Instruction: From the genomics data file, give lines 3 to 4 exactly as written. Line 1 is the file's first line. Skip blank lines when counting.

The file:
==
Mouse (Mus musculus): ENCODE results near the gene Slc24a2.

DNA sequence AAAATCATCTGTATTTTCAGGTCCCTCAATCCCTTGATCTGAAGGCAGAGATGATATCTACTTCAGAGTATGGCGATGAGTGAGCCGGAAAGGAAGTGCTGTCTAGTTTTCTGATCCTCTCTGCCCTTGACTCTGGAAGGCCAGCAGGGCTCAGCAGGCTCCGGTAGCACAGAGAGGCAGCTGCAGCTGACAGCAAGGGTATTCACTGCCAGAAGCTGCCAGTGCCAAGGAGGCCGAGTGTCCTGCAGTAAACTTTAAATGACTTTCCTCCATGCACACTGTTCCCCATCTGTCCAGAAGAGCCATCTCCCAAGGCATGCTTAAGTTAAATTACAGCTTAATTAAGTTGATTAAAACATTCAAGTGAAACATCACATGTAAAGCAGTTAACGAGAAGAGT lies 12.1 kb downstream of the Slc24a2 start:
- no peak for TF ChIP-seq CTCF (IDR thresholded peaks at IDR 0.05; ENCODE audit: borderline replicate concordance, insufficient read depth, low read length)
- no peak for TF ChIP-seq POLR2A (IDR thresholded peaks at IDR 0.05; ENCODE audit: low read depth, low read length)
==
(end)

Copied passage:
- no peak for TF ChIP-seq CTCF (IDR thresholded peaks at IDR 0.05; ENCODE audit: borderline replicate concordance, insufficient read depth, low read length)
- no peak for TF ChIP-seq POLR2A (IDR thresholded peaks at IDR 0.05; ENCODE audit: low read depth, low read length)